A new theory for why neurotic unhappiness and creativity are often found in the same person suggests the link results from the fact that the same part of the brain is responsible for both.
The theory, published today, holds that there are parts of the brain that control the number of spontaneous thoughts someone has, and how much they daydream and let their minds wander. People differ in the activity of these brain regions, so they experience a different number of spontaneous thoughts.
These same brain regions are also important for controlling the negativity of thoughts. Some spontaneous thoughts will thus be more negative in tone, turning into a negative thinking style, such as rumination or worry. And these negative thinking styles make people vulnerable to psychological distress. But other thoughts will be more reflective and imaginative, increasing the chances of creative outcomes.
The idea of a common biological cause for the association between psychological distress and creativity is attractive. But is the assumption that creative people are more neurotic actually true? Are there really “mad geniuses” in our midst?
A headache for researchers
That psychological distress and creativity go hand in hand is one of the many common lay ideas about human psychology. The link has been highlighted in revelations of the personal battles of artists, writers, musicians and other people pursing creative endeavours.
Some, such as the stories of pianist David Helfgott (Shine, 1996) and mathematician John Nash (A Beautiful Mind, 2001), have even captured Hollywood’s imagination, fuelling the idea of the link. But what about scientific evidence?
To investigate, researchers have typically either compared the psychological distress of people in creative and non-creative professions, or compared the creativity of people with and without psychological distress.
Unfortunately, they’ve used different methods to measure creativity as well as psychological distress. For example, to measure the latter, studies may use interviews to diagnose mental disorders or questionnaires to assess personality traits such as neuroticism.
From the beginning
Research on psychological distress and creativity began in the 1980s and early studies in the field have often been cited to support a link. But much of this work has recently been criticised for using small and specialised samples of people and for a lack of scientifically rigorous methodology.
Criticisms have also been levelled at the field of “mad genius” research as a whole. The use of different measures of psychological distress and creativity in different studies, for instance, makes it difficult to compare studies and get a fuller picture.
It has been suggested that this inconsistency of measures has contributed to contradictory findings. Neuroticism has been shown to be linked to creativity in one study, for instance, but not in another that used a different measure of creativity.
Indeed, the whole field has been criticised for the absence of a good measure for creativity, and for using dubious methods to assess psychological distress. But the absence of quality evidence of a link is not evidence for the absence of that link.
Recently, there have been some attempts to look at the literature on psychological distress and creativity as a whole to try to find patterns across studies (granted the criticisms noted above).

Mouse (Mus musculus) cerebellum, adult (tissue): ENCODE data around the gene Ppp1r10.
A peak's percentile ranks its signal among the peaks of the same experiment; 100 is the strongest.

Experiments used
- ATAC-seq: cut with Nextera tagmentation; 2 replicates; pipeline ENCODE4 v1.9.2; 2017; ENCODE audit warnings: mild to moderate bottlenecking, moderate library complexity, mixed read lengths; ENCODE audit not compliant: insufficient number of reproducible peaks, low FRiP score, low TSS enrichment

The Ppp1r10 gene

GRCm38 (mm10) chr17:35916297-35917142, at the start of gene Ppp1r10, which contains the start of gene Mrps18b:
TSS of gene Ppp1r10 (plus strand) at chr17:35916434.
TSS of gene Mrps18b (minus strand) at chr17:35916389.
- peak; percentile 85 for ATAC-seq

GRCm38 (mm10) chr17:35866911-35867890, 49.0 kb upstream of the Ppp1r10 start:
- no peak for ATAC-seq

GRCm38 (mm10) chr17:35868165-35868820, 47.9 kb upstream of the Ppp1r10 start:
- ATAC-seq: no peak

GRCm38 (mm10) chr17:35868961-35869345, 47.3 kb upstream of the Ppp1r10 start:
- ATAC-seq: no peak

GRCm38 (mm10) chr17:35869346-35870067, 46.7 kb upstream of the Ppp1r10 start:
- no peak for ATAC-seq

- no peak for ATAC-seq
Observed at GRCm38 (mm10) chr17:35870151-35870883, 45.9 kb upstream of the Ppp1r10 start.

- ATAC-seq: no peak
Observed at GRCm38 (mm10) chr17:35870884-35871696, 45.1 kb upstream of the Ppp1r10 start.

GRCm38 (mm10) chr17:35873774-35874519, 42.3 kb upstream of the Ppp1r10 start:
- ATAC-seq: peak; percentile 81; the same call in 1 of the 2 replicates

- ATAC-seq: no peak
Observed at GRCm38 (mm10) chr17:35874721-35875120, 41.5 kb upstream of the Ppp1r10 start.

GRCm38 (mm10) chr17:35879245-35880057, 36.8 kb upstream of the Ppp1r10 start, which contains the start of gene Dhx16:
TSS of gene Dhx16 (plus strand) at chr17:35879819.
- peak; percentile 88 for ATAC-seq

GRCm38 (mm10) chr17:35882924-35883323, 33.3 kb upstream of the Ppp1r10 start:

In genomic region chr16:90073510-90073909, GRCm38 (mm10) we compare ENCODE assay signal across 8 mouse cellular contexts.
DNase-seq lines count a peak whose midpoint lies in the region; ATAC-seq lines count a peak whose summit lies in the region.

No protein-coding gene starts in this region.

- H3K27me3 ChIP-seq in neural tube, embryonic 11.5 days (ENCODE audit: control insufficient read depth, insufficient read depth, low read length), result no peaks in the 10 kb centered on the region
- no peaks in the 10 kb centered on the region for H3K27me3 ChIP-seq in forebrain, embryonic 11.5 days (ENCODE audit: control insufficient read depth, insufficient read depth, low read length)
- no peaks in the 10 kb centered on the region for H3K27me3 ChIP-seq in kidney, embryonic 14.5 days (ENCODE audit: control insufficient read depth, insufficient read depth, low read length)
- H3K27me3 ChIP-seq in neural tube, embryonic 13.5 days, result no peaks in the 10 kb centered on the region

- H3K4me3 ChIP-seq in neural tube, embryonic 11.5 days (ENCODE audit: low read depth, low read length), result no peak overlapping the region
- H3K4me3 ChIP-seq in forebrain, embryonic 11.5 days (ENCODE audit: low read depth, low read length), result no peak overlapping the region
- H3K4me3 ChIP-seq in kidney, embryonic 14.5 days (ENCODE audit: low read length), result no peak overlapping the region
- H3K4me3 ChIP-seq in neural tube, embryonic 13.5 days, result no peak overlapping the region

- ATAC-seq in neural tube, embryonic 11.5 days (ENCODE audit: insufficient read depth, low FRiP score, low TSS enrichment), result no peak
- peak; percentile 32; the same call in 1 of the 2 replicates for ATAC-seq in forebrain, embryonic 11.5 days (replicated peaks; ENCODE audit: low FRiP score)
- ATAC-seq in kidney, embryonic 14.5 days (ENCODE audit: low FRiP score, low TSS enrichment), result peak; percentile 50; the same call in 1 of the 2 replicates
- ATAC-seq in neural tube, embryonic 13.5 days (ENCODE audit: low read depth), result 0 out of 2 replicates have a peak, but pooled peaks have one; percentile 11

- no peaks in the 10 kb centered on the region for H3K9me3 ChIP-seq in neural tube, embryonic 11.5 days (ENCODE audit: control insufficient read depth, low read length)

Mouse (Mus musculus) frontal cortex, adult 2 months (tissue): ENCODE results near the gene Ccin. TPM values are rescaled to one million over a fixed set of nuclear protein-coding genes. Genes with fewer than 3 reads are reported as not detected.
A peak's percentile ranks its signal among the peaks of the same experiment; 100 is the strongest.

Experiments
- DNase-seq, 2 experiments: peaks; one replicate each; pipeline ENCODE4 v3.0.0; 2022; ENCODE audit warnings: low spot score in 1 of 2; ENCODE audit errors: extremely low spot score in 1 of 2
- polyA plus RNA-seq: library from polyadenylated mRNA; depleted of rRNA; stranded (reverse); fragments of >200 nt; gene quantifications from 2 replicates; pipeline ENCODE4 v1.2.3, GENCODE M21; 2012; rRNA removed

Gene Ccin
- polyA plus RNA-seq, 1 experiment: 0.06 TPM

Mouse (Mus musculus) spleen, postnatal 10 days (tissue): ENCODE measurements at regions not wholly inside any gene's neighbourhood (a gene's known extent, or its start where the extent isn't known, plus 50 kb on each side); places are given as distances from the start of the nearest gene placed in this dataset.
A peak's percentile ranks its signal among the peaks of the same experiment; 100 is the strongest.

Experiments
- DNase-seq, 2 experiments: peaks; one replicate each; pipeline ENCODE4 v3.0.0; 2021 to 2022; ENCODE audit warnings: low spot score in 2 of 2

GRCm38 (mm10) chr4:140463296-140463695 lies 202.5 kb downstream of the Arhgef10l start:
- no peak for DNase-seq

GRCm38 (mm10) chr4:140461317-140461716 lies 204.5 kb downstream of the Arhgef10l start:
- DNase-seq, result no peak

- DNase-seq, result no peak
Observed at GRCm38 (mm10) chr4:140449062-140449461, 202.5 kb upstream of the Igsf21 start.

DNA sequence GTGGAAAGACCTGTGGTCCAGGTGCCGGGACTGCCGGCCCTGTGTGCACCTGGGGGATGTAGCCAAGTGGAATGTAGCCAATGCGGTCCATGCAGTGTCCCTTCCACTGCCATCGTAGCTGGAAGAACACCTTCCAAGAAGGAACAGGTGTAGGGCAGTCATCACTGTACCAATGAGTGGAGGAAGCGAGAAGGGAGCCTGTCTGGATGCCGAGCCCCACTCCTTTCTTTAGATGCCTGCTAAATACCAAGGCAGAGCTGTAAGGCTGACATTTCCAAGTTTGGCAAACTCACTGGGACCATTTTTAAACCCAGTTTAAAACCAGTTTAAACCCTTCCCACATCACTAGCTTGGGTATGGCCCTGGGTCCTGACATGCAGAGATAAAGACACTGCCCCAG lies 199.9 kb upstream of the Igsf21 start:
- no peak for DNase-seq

One critical review paper, for instance, suggested an association between bipolar disorder and creativity. Another suggested creativity is linked with bipolar disorder as well as schizotypy (a personality trait related to schizophrenia).
Notably, these research papers are only qualitative reviews. They summarise patterns of associations but the size of associations they’ve found (between bipolar disorder and creativity, for instance) are not estimated.
Quantitative reviews such as meta-analyses can estimate the size of such associations because they’re based on multiple studies. And one meta-analysis has shown neuroticism is only trivially associated with creativity. Sadly, such meta-analyses are generally lacking in the field.
The good news is that large-scale studies with more rigorous methodology have recently started to be undertaken. One 2011 study, for instance, found that people with bipolar disorder were more likely to work in creative occupations – scientific or artistic – than people without the disorder. And those with schizophrenia were similarly found to be more likely to work in an artistic occupation.
Another large study in 2013 found a greater likelihood of bipolar disorder among people in creative professions compared to matched groups. But people in creative professions were not more likely to be diagnosed with other disorders, such as schizophrenia, depression and anxiety disorders.
Researchers contend that one of the more consistent findings in the field is that people with “a small dose” of psychological distress might actually be more creative than people without psychological distress and people with extreme levels of such distress. This has been been described as a U-shaped relationship.
As you’ve probably guessed by now, the state of this field of psychological research makes it difficult to provide a definitive answer to the question of whether there really is a link between psychological distress and creativity. All we can say for now is that the more recent research suggests a link between creativity and certain forms of psychological distress – possibly in small doses.
Dr. Quincy J. J. Wong is supported by a National Health and Medical Research Council Early Career Fellowship (APP1037618).
Authors: The Conversation